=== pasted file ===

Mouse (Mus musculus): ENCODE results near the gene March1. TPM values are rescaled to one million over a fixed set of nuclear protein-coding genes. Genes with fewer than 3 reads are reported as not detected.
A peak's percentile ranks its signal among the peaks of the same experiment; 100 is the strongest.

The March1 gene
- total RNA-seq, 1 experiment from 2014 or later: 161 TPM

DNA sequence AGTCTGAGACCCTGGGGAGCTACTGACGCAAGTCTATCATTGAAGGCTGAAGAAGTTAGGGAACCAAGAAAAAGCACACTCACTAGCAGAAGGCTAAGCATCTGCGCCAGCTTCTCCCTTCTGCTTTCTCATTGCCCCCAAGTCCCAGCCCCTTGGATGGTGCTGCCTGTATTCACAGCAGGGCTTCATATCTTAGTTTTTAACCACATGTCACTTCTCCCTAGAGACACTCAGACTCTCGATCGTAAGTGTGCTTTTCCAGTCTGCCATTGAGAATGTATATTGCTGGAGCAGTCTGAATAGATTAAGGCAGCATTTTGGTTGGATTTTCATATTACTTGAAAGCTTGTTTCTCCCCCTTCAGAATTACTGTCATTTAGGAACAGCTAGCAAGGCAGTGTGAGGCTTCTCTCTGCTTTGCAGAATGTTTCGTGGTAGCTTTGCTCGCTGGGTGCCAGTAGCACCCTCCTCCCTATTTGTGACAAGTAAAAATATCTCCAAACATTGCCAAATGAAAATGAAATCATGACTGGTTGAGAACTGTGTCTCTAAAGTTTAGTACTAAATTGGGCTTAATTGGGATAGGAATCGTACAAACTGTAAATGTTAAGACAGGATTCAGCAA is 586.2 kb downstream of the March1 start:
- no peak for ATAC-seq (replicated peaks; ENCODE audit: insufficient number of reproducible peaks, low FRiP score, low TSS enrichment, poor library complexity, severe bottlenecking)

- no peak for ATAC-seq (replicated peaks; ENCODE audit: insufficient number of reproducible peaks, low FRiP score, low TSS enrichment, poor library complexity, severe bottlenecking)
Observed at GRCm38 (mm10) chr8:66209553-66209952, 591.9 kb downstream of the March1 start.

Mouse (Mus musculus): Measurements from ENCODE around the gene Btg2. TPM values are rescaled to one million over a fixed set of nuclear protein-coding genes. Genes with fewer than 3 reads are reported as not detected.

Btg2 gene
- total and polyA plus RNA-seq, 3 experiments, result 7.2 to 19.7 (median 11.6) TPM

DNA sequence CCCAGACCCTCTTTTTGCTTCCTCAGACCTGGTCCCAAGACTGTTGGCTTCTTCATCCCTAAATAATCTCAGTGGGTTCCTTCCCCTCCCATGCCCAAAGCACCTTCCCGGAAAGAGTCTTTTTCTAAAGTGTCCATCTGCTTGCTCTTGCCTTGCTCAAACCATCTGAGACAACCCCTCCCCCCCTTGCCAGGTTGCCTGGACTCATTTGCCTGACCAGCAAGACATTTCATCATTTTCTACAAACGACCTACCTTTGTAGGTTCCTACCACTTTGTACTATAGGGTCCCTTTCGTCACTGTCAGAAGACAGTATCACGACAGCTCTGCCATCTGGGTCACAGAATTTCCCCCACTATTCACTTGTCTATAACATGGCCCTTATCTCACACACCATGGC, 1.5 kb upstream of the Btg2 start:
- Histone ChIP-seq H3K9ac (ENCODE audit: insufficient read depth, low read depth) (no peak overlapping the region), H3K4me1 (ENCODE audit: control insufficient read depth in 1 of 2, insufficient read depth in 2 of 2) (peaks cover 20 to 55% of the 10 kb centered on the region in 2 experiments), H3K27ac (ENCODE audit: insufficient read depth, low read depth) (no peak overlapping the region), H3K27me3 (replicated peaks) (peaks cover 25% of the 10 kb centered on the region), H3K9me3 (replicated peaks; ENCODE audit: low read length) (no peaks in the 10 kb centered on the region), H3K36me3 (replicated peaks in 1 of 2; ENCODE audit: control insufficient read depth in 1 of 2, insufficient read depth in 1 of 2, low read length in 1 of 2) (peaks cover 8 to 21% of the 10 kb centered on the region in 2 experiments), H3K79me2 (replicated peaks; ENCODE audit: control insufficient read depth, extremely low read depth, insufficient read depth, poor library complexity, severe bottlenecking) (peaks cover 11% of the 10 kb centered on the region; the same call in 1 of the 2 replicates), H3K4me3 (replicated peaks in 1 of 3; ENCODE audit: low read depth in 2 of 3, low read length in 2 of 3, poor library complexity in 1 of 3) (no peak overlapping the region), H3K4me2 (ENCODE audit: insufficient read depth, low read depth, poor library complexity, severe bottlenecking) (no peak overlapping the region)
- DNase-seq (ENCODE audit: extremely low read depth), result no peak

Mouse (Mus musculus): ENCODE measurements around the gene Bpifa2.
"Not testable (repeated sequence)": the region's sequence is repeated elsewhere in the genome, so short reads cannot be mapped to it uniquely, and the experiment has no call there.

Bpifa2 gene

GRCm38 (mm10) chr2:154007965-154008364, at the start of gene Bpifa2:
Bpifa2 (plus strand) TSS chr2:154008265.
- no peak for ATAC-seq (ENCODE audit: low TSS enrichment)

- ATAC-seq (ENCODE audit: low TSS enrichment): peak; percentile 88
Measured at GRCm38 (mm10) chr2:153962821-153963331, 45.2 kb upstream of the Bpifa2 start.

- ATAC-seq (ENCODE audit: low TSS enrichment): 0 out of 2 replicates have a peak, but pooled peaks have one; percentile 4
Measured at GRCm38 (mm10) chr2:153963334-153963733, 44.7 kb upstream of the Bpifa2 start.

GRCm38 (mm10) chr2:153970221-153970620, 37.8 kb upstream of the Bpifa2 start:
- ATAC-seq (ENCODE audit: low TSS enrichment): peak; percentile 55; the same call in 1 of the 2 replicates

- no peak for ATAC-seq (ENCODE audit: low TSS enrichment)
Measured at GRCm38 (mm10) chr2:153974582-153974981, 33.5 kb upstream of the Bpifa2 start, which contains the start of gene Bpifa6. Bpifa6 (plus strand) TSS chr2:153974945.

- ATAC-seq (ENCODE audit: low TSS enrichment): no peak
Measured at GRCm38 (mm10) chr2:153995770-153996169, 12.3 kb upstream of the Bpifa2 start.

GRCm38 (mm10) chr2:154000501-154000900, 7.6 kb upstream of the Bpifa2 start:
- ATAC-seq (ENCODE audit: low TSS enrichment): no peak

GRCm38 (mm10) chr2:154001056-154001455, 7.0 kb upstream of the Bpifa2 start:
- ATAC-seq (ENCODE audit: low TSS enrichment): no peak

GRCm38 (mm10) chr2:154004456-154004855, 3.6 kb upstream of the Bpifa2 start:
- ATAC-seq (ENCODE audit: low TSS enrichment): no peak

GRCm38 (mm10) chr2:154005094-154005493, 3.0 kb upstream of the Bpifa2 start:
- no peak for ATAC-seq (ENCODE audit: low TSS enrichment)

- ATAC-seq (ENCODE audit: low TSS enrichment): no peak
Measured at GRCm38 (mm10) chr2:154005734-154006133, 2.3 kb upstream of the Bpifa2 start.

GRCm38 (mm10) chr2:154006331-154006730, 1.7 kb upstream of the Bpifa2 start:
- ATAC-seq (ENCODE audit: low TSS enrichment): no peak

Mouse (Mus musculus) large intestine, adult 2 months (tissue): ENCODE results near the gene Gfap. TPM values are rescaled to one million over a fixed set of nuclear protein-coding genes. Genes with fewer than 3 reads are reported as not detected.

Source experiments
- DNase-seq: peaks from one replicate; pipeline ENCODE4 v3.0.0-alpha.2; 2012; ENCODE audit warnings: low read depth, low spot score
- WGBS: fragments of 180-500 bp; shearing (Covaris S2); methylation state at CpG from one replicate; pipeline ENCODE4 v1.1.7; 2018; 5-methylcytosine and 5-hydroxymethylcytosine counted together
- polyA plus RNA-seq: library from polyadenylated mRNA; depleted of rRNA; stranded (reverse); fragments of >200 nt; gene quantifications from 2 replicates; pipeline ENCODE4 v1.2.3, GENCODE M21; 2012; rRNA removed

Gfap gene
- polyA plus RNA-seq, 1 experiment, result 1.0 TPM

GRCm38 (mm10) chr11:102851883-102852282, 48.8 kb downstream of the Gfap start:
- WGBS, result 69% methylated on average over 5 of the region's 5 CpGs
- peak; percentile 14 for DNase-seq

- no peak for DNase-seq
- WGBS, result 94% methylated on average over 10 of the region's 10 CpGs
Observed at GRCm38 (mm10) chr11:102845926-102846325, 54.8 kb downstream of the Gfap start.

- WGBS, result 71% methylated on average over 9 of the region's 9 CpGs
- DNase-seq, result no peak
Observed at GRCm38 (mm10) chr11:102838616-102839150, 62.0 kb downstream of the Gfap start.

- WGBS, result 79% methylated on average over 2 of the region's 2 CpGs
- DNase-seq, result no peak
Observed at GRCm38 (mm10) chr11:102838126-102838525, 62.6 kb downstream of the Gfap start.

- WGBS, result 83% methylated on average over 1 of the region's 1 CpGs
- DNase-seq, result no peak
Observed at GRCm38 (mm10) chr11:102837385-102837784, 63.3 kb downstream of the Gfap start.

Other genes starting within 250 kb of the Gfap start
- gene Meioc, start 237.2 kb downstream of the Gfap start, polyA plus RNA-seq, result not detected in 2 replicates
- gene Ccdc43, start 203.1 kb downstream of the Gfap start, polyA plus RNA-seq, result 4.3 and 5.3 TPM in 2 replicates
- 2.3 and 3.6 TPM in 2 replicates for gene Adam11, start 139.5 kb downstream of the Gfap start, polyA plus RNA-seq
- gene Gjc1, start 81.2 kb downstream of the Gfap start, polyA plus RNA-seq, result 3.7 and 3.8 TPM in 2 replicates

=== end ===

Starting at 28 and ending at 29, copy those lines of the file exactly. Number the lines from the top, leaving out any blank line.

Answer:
Measured at GRCm38 (mm10) chr2:153974582-153974981, 33.5 kb upstream of the Bpifa2 start, which contains the start of gene Bpifa6. Bpifa6 (plus strand) TSS chr2:153974945.

- ATAC-seq (ENCODE audit: low TSS enrichment): no peak